The financial outlook will be welcomed by investors, who have put increased pressure on the oilpatch in recent years to produce profits and return that money to shareholders. Previously, investors were content with companies growing operations, but the focus is now on producing cash.

"That's what you've got to deliver as a business, first and foremost," said Ryan Lance, chief executive of ConocoPhillips.

"Then you have to do it sustainably."

Lance describes how investors are demanding more of the industry. Besides profits, companies need to have a credible plan to deal with greenhouse gas emissions, or else "you don't deserve investors interested in your business."

Suncor is committing about 10% of its capital spending toward clean fuels and reducing emissions.
Suncor is committing about 10% of its capital spending toward clean fuels and reducing emissions. (Kyle Bakx/CBC)

Climate risk

Of course, it's not just investors concerned about carbon emissions. There's mounting pressure from governments, regulators and environmentalists who want to address climate change.

ExxonMobil, for instance, has changed its position to support a carbon tax in the U.S. and also embraced carbon capture and storage as a way to reduce emissions.

This week, the company added two new board members amidst pressure from some of its largest investors to disclose more about its carbon emissions and to publicize a long-term energy transition plan.

Like many in the industry, chief executive Darren Woods said there is a "dual challenge" in providing more energy, with less emissions. At the same time, there's pressure to innovate. That includes finding ways to reduce the cost of carbon capture and storage, hydrogen production, biofuel production, and other low carbon technologies.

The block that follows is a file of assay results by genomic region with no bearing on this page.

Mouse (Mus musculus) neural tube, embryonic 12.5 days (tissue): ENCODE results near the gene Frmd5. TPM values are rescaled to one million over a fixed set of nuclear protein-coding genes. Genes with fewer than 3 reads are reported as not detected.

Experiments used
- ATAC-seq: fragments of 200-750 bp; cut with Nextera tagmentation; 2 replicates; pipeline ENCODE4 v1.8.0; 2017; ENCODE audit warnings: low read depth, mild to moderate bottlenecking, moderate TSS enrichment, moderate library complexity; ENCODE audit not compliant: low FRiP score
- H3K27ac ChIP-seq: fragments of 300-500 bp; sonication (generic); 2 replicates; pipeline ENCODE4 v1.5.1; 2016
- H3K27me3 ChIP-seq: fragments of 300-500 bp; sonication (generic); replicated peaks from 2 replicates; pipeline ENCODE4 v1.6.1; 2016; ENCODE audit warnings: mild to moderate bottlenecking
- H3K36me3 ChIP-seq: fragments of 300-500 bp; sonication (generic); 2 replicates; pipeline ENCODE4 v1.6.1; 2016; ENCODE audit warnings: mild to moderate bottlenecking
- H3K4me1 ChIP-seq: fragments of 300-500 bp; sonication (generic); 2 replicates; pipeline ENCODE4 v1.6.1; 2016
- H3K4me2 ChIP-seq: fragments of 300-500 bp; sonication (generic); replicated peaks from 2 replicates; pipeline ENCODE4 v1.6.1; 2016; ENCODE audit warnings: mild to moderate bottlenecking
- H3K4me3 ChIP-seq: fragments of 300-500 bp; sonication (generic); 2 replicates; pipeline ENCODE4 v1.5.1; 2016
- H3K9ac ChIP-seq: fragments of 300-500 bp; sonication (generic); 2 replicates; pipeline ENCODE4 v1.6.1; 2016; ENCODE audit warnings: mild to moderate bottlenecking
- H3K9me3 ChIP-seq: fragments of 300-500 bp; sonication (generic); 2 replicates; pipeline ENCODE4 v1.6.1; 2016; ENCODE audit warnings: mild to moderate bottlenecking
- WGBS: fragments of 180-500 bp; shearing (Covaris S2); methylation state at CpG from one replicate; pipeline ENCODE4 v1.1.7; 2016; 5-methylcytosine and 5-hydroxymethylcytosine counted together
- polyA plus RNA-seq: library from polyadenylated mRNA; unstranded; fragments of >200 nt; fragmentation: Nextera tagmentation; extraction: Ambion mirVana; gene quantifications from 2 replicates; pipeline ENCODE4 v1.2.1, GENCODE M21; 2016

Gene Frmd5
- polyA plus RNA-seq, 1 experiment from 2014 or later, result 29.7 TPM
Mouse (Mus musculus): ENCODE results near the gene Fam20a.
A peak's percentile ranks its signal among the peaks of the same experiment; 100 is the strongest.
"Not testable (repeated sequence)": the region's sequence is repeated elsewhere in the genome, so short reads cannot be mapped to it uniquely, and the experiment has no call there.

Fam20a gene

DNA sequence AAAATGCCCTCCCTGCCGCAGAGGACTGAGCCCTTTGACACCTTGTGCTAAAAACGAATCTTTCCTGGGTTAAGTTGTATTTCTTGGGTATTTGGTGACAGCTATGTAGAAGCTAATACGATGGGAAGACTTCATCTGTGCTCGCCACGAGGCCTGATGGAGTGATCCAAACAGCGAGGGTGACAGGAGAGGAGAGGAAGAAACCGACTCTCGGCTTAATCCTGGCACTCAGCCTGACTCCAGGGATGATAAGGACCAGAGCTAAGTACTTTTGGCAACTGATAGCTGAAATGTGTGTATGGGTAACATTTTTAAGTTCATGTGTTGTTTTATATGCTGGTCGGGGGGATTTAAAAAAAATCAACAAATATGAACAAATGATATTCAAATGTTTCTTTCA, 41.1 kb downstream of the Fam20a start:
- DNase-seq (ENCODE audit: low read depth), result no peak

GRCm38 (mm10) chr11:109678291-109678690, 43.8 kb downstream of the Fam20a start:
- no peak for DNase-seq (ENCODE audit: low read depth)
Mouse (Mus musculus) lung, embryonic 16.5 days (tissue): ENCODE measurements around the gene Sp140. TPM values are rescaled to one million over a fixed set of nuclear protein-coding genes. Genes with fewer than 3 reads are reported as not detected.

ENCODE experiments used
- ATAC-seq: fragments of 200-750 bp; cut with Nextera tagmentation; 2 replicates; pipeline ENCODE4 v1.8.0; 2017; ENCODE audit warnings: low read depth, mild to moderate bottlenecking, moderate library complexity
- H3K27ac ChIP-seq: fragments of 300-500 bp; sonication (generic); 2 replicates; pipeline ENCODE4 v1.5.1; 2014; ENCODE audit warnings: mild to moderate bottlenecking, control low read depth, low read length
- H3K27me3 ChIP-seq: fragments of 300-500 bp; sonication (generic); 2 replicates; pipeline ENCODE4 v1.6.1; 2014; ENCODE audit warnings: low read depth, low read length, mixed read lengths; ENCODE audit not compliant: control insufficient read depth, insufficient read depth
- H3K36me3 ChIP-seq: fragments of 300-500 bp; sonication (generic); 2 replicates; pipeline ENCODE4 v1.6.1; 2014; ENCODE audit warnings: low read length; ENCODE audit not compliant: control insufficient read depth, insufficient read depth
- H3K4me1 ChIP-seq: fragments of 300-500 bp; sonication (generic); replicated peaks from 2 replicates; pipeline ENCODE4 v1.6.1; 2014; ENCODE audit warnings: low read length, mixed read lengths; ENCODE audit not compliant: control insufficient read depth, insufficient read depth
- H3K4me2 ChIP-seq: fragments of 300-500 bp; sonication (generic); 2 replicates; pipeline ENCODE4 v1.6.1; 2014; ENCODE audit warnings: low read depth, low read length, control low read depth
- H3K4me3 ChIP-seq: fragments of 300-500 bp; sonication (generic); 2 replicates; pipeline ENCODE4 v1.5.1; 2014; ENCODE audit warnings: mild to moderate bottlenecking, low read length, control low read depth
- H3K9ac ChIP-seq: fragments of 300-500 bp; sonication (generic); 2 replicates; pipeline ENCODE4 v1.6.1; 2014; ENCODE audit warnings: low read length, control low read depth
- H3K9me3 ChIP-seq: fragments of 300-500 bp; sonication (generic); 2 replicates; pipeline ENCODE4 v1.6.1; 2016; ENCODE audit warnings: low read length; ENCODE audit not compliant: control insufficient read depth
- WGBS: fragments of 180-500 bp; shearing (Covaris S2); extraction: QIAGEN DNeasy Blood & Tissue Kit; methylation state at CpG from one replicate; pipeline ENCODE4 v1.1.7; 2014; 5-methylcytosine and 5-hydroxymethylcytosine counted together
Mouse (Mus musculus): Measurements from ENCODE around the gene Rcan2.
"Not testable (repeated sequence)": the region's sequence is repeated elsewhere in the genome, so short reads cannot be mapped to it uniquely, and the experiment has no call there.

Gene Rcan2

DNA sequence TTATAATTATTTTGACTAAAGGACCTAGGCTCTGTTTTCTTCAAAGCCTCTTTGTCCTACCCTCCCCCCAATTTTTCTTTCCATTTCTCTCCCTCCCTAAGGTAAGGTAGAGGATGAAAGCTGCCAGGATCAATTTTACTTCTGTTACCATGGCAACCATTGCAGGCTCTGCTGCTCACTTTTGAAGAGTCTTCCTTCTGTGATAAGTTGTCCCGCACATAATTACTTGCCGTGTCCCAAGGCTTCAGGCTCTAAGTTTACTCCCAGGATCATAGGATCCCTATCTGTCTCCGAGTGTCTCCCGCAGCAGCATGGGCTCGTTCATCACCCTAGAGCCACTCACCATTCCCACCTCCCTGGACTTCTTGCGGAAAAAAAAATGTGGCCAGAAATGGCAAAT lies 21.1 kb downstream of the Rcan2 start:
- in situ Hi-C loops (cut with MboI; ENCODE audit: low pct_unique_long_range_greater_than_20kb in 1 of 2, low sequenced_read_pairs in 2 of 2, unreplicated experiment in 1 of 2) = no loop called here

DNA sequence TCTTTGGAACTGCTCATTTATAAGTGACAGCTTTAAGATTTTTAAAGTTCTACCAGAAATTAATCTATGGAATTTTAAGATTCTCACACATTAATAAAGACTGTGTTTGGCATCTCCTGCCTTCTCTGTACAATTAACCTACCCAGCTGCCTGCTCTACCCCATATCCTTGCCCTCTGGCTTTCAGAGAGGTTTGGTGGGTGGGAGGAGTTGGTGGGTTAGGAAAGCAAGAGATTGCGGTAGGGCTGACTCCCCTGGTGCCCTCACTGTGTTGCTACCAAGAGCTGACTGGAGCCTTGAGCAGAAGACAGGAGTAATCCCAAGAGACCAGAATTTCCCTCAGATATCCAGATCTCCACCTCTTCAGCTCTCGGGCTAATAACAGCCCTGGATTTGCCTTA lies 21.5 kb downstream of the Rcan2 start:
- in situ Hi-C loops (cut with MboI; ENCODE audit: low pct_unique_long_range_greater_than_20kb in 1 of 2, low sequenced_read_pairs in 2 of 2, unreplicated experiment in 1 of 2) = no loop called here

Exxon says it has spent about $10 billion US on emission reductions research and will invest a further $3 billion by 2025.

One area of focus is on reducing methane emissions from its operations.

Plenty of work is needed toward developing better technologies in surveillance and mitigation of fugitive methane, he said.

"I think the industry, with time, will close [those emission leaks] down and that will be much less of a concern, going forward."

Global energy-related greenhouse gas emissions were two per cent higher in December 2020 than in the same month a year earlier, the International Energy Agency (IEA) said on Wednesday, pointing to the economic recovery and a lack of clean energy policies.

"Our numbers show we are returning to carbon-intensive business-as-usual. This year is pivotal for international climate action — and it began with high hopes — but these latest numbers are a sharp reminder of the immense challenge we face in rapidly transforming the global energy system," said IEA executive director Fatih Birol, in a statement.

Preventing outages

Recent electricity outages in Texas and California are being held up as examples of the value of dependable energy and how much the world still relies on fossil fuels.

Some environmentalists may want the world to rapidly reduce the production of oil and gas, but those in the industry warn the energy transition can't happen too quickly.

"We need to be sure that we've got reliable grid management and reliable power supply to that grid and natural gas should play a very, very important role," said Chevron chief executive Michael Wirth.

Society's reliance on oil and gas has been evident during the pandemic. Even with government lockdown measures, travel restrictions and an increased level of people working from home, the global demand for oil and gas only dropped about nine per cent in the last year, Wirth said.

"I think it actually, in a way, demonstrates how important our industry is to the world economy," he said.

Chevron learned first hand that the sector can't move too quickly. About 15 years ago, the company built a series of hydrogen fuelling stations in California, but found little success, even with the support of the state's government.

It serves as a cautionary tale about moving at the right pace during the energy transition.

"As an industry, we can't give the market what it doesn't want," said Wirth.